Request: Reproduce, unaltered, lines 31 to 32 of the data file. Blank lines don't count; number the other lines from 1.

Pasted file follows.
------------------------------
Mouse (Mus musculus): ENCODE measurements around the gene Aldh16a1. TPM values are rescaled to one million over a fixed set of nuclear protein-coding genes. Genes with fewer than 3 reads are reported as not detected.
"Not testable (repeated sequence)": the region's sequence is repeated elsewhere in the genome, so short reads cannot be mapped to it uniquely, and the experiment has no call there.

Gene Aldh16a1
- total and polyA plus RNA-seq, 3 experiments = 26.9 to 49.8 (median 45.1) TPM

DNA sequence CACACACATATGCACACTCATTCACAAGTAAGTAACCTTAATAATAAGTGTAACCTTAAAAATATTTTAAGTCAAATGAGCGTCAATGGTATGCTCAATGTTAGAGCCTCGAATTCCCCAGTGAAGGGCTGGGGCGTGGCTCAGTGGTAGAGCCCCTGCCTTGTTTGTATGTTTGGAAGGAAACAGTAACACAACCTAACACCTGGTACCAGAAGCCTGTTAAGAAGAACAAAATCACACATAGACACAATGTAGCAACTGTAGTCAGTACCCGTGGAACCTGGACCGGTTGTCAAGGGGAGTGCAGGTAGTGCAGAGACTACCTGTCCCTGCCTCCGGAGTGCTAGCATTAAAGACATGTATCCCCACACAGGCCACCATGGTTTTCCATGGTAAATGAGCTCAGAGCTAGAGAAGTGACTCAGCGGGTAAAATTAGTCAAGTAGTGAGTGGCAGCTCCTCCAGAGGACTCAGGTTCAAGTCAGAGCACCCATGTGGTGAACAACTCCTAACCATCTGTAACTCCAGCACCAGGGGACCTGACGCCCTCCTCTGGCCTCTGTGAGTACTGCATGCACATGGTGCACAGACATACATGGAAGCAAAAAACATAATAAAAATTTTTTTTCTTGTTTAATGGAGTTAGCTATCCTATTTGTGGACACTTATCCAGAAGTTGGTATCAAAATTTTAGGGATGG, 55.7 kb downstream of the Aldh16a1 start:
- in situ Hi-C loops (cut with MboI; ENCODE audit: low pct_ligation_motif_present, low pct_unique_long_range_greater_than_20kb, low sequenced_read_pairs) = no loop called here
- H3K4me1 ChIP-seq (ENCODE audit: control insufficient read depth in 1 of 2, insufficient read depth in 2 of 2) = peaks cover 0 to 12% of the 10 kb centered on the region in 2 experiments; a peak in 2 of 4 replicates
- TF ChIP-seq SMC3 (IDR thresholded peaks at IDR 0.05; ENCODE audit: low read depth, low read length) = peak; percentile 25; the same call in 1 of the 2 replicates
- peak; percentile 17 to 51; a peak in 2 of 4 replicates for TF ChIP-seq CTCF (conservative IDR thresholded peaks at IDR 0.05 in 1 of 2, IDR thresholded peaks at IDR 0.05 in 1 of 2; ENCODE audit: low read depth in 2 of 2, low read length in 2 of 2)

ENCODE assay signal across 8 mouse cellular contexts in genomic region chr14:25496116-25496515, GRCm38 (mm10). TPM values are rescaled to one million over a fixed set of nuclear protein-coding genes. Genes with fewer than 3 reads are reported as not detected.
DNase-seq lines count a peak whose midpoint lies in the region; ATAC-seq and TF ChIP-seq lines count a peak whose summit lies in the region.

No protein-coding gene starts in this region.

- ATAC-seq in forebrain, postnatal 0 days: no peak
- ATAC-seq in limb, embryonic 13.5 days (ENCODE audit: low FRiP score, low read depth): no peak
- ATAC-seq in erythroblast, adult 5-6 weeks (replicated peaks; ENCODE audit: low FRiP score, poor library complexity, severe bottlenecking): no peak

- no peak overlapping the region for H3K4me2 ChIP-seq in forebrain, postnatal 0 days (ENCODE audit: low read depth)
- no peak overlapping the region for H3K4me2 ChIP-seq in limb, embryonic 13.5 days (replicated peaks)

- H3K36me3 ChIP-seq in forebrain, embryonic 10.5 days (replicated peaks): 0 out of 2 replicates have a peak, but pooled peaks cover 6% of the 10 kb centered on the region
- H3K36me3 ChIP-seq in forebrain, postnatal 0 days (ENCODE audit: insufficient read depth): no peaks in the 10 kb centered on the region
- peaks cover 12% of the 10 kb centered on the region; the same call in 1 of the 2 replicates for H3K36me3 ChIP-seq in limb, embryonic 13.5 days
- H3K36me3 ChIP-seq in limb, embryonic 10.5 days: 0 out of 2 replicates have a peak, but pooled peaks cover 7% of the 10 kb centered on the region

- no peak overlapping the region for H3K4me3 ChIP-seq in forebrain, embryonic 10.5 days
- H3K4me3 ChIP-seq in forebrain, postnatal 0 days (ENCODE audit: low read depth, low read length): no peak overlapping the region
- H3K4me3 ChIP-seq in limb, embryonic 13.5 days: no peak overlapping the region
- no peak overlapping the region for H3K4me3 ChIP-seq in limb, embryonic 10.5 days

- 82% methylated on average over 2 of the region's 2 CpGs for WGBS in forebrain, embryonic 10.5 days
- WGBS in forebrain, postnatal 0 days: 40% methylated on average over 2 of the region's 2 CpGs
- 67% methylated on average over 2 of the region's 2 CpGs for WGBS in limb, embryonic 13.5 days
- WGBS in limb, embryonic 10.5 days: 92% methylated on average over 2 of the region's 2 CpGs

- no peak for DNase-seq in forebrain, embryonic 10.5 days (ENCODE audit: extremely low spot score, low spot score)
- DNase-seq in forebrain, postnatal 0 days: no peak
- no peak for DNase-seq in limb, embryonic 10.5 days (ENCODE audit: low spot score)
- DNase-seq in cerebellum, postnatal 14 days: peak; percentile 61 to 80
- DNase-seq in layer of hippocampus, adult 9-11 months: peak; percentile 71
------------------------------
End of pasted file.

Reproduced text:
- DNase-seq in forebrain, postnatal 0 days: no peak
- no peak for DNase-seq in limb, embryonic 10.5 days (ENCODE audit: low spot score)